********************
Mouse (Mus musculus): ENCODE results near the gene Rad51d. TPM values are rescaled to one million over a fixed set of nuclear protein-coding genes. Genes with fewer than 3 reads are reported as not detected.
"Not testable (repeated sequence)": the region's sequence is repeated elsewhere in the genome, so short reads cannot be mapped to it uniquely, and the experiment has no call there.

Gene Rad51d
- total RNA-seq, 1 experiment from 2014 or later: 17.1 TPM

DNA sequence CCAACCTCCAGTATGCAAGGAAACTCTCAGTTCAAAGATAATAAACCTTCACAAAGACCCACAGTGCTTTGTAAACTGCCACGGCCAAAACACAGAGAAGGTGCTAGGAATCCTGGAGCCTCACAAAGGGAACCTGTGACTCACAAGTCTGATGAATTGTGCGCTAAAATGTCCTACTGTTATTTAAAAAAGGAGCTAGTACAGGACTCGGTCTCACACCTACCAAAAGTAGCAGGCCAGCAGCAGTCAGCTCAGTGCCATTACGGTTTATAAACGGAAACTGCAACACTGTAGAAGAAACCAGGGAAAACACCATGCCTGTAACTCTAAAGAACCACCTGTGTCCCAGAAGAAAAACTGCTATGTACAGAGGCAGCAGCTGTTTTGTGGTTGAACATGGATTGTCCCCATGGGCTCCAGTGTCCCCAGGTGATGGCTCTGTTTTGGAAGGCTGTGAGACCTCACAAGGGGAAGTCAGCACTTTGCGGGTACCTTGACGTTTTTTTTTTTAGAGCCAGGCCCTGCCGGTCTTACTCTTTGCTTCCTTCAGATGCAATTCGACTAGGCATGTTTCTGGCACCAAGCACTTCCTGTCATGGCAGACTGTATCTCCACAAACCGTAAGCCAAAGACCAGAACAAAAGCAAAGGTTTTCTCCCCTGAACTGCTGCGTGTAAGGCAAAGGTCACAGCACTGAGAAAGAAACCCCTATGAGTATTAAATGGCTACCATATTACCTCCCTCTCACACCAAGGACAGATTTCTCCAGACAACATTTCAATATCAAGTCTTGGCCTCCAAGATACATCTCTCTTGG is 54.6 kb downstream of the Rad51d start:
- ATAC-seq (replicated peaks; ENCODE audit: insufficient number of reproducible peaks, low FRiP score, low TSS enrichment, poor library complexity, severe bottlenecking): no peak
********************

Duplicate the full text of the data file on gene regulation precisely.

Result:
Mouse (Mus musculus): ENCODE results near the gene Rad51d. TPM values are rescaled to one million over a fixed set of nuclear protein-coding genes. Genes with fewer than 3 reads are reported as not detected.
"Not testable (repeated sequence)": the region's sequence is repeated elsewhere in the genome, so short reads cannot be mapped to it uniquely, and the experiment has no call there.

Gene Rad51d
- total RNA-seq, 1 experiment from 2014 or later: 17.1 TPM

DNA sequence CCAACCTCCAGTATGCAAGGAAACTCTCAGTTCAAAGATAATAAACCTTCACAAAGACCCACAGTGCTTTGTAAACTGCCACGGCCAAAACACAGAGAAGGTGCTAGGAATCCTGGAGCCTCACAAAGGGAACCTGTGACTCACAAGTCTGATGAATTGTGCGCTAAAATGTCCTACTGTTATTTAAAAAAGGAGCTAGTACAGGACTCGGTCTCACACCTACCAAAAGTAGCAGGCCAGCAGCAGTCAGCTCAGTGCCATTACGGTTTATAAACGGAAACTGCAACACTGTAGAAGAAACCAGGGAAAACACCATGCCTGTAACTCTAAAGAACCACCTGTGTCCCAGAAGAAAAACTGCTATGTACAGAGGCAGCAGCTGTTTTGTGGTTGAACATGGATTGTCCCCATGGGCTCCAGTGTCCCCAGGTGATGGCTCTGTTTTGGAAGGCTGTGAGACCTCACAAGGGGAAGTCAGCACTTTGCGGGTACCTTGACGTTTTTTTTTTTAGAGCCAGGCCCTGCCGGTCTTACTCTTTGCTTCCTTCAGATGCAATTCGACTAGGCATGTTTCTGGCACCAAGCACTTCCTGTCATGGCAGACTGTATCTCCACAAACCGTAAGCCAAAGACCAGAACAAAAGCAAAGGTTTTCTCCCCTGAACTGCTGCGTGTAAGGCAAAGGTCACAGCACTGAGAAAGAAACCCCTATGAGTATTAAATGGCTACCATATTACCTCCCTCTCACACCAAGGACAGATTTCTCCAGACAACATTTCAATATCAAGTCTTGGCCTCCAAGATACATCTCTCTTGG is 54.6 kb downstream of the Rad51d start:
- ATAC-seq (replicated peaks; ENCODE audit: insufficient number of reproducible peaks, low FRiP score, low TSS enrichment, poor library complexity, severe bottlenecking): no peak